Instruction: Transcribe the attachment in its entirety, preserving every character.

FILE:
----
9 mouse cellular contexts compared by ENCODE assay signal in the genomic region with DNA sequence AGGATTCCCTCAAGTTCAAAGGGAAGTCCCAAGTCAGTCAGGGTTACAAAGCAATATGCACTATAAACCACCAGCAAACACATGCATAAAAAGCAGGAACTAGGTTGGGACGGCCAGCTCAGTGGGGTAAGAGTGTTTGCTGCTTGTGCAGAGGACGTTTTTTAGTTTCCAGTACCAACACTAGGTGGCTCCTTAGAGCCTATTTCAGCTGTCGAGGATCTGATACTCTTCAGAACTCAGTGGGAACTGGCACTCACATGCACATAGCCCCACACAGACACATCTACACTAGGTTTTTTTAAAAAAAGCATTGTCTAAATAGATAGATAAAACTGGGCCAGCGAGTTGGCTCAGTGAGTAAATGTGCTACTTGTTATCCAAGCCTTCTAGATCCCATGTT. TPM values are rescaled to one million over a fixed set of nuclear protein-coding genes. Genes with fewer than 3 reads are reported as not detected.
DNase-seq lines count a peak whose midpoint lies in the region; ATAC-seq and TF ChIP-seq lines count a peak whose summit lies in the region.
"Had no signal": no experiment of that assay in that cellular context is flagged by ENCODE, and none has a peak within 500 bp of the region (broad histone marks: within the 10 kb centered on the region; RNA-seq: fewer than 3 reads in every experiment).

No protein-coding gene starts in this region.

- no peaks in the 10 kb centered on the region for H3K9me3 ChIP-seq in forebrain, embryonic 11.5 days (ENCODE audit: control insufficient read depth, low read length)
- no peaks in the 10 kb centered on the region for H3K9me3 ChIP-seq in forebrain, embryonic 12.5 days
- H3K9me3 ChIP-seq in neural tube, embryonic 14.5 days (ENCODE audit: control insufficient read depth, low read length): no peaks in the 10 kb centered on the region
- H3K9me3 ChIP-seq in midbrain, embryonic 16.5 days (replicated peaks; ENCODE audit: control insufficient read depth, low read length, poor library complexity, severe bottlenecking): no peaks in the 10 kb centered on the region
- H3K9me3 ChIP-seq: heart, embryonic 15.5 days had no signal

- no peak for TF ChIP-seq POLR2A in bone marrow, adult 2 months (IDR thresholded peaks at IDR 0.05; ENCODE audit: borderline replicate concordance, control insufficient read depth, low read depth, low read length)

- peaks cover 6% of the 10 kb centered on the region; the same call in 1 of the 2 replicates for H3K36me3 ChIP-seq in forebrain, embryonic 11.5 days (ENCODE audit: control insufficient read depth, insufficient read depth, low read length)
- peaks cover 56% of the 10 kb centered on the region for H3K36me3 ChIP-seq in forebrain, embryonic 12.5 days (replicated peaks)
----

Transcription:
9 mouse cellular contexts compared by ENCODE assay signal in the genomic region with DNA sequence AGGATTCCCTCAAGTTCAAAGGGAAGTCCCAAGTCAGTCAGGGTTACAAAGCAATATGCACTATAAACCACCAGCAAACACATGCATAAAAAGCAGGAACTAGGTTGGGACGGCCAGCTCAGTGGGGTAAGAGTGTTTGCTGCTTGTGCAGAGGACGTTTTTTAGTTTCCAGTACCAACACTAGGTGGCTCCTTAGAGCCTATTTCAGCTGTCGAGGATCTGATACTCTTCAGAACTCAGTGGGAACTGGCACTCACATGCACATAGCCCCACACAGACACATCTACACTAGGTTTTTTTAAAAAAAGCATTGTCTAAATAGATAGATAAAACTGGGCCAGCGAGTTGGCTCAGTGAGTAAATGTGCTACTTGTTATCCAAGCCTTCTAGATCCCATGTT. TPM values are rescaled to one million over a fixed set of nuclear protein-coding genes. Genes with fewer than 3 reads are reported as not detected.
DNase-seq lines count a peak whose midpoint lies in the region; ATAC-seq and TF ChIP-seq lines count a peak whose summit lies in the region.
"Had no signal": no experiment of that assay in that cellular context is flagged by ENCODE, and none has a peak within 500 bp of the region (broad histone marks: within the 10 kb centered on the region; RNA-seq: fewer than 3 reads in every experiment).

No protein-coding gene starts in this region.

- no peaks in the 10 kb centered on the region for H3K9me3 ChIP-seq in forebrain, embryonic 11.5 days (ENCODE audit: control insufficient read depth, low read length)
- no peaks in the 10 kb centered on the region for H3K9me3 ChIP-seq in forebrain, embryonic 12.5 days
- H3K9me3 ChIP-seq in neural tube, embryonic 14.5 days (ENCODE audit: control insufficient read depth, low read length): no peaks in the 10 kb centered on the region
- H3K9me3 ChIP-seq in midbrain, embryonic 16.5 days (replicated peaks; ENCODE audit: control insufficient read depth, low read length, poor library complexity, severe bottlenecking): no peaks in the 10 kb centered on the region
- H3K9me3 ChIP-seq: heart, embryonic 15.5 days had no signal

- no peak for TF ChIP-seq POLR2A in bone marrow, adult 2 months (IDR thresholded peaks at IDR 0.05; ENCODE audit: borderline replicate concordance, control insufficient read depth, low read depth, low read length)

- peaks cover 6% of the 10 kb centered on the region; the same call in 1 of the 2 replicates for H3K36me3 ChIP-seq in forebrain, embryonic 11.5 days (ENCODE audit: control insufficient read depth, insufficient read depth, low read length)
- peaks cover 56% of the 10 kb centered on the region for H3K36me3 ChIP-seq in forebrain, embryonic 12.5 days (replicated peaks)